Maintenance & Repair | Service Repair

Search Autoparts/Motorage/Maintenance-repair/

New steel could reduce vehicle weight, emissions

Friday, August 15, 2008 - 00:00
Untitled Document

To help vehicle manufacturers in their pursuit to improve fuel efficiency and reduce greenhouse gas emissions, the American Iron and Steel Institute (AISI) offers insight on the benefits of steel.

In the presentation "Steel and Fuel Economy" at the Management Briefing Seminars in Traverse City, Mich., Ron Krupitzer, vice president automotive applications for AISI, discussed innovative ways steel can help the automotive industry to meet new environmental requirements for fuel economy, emissions and recyclability.

"We have shown that with the use of current advanced high-strength steels, a vehicle's body structure mass can be reduced by at least 25 percent," Krupitzer says. "However, with the new third generation steels now under development, we expect to achieve more than 35 percent in structural mass reduction, which will significantly help automakers improve fuel efficiency and reduce greenhouse gas emissions."

Krupitzer also discussed how the U.S. steel industry, in collaboration with its global counterparts, has embarked on aggressive research and development programs to develop the next generation of iron and steelmaking technologies that will drastically reduce or eliminate greenhouse gas emissions throughout the total life cycle of the vehicle.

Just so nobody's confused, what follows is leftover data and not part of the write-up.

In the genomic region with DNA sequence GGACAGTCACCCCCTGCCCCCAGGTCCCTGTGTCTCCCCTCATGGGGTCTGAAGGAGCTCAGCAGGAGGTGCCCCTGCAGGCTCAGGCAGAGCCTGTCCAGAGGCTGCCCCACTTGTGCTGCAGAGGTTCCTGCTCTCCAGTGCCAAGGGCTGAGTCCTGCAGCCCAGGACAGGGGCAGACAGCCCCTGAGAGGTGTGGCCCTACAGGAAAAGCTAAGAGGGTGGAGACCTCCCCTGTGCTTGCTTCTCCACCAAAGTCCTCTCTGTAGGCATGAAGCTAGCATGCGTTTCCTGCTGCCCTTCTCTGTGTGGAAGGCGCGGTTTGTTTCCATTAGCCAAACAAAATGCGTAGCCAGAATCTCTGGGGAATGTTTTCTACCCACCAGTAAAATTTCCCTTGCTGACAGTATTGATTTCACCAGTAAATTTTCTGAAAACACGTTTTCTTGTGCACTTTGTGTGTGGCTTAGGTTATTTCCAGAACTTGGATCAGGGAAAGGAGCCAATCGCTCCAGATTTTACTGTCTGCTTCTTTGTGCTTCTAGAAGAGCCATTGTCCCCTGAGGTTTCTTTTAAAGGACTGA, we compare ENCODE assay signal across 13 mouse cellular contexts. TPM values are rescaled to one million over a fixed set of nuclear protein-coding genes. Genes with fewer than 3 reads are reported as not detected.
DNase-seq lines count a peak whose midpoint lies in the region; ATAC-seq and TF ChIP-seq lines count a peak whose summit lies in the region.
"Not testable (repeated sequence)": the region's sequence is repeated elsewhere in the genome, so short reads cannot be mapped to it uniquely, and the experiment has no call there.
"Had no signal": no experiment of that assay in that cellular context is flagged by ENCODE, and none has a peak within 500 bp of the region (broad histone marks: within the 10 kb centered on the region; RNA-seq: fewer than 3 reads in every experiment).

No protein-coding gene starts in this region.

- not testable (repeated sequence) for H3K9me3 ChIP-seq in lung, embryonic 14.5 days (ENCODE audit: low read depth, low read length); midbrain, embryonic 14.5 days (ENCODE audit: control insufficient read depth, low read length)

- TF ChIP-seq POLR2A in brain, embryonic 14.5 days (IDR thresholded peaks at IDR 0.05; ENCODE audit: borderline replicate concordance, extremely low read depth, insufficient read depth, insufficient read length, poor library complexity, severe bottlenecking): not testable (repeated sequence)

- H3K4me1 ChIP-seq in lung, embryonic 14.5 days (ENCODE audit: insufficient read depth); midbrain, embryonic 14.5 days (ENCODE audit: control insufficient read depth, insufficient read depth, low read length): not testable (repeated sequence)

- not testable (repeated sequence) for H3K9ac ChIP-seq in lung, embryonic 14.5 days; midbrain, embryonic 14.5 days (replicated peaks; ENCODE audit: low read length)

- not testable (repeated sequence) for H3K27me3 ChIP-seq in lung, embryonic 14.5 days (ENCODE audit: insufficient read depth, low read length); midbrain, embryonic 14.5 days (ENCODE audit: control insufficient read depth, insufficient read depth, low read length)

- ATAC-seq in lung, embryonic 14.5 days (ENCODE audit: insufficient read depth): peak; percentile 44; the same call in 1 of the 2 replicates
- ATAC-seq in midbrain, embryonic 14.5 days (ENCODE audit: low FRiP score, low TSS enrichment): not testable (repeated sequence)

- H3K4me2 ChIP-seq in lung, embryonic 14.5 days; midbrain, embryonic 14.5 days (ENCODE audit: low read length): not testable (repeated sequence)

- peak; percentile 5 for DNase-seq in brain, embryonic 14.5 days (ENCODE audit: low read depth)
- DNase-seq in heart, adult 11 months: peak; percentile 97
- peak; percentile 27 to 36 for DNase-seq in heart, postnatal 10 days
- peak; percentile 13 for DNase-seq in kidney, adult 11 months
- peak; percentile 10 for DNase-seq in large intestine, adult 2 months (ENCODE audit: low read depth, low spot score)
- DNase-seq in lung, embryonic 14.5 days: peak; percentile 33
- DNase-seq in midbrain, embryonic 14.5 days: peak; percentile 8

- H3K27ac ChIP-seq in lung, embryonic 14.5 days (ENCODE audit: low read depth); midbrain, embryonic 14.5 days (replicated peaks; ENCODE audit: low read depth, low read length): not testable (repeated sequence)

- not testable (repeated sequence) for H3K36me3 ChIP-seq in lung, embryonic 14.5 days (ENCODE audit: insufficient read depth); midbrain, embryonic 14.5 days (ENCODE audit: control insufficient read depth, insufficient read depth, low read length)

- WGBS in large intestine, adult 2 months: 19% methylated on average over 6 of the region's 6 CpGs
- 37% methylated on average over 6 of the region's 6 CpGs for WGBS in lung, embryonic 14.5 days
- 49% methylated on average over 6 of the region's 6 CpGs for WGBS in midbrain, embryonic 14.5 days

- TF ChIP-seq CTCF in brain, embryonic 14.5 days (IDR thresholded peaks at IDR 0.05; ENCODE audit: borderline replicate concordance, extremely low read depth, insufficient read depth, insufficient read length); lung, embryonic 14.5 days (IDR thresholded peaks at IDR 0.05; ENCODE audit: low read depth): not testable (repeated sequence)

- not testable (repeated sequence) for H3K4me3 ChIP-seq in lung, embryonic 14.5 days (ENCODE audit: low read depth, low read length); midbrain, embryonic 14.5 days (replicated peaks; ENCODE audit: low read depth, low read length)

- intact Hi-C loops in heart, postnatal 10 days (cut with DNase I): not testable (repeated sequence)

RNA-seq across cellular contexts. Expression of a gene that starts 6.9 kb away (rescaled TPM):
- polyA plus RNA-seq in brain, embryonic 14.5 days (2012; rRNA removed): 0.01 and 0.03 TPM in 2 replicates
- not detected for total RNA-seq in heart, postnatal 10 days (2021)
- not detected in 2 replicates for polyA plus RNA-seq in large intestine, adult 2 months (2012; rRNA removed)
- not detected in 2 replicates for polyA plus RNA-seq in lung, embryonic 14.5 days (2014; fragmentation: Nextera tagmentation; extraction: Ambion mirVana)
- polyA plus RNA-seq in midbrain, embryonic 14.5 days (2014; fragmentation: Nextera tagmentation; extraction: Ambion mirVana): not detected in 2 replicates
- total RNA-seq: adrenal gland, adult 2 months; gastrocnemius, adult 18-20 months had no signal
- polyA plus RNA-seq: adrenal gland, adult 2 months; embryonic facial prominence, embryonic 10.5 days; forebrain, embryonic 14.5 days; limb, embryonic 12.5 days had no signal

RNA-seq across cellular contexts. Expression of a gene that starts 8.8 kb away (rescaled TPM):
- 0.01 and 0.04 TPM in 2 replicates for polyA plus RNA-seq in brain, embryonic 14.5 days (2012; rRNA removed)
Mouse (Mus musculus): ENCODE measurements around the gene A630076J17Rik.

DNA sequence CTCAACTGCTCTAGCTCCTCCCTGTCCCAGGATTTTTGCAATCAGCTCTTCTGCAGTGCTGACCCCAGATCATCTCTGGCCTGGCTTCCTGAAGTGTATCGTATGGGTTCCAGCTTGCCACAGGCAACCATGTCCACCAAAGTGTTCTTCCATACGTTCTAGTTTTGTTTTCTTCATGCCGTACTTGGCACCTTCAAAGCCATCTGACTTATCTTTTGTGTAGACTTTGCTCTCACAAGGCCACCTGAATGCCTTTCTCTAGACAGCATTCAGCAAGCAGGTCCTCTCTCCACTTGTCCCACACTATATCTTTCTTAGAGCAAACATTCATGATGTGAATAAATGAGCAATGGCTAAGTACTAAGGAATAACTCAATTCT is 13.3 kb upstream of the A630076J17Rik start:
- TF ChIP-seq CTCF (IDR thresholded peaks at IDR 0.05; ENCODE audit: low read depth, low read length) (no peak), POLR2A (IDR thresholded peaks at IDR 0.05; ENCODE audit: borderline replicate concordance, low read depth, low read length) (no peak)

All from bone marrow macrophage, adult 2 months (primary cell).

According to Krupitzer, steel has a relatively low greenhouse gas emissions level for production in comparison to other lower density materials.

"During the production stage of a vehicle, a low-density material, such as aluminum, will emit significantly more greenhouse gas emissions to the environment than steel," he says.

Krupitzer also discussed a multi-million dollar initiative called Future Steel Vehicle (FSV) that will develop steel automotive body concepts that address alternative powertrains, such as advanced hybrid, electric and fuel cell systems. The goal of the research is to demonstrate safe, light-weight steel bodies for future vehicles that reduce greenhouse gas emissions over the entire life cycle. The fifth in a series of global automotive steel research projects, FSV focuses on radical change and builds upon the success of four earlier projects UltraLight Steel Auto Body (ULSAB), UltraLight Steel Auto Closures, Suspensions and ULSAB-Advanced Vehicle Concepts.

For more news or information, visit www.autosteel.org.

Print Article
blog comments powered by Disqus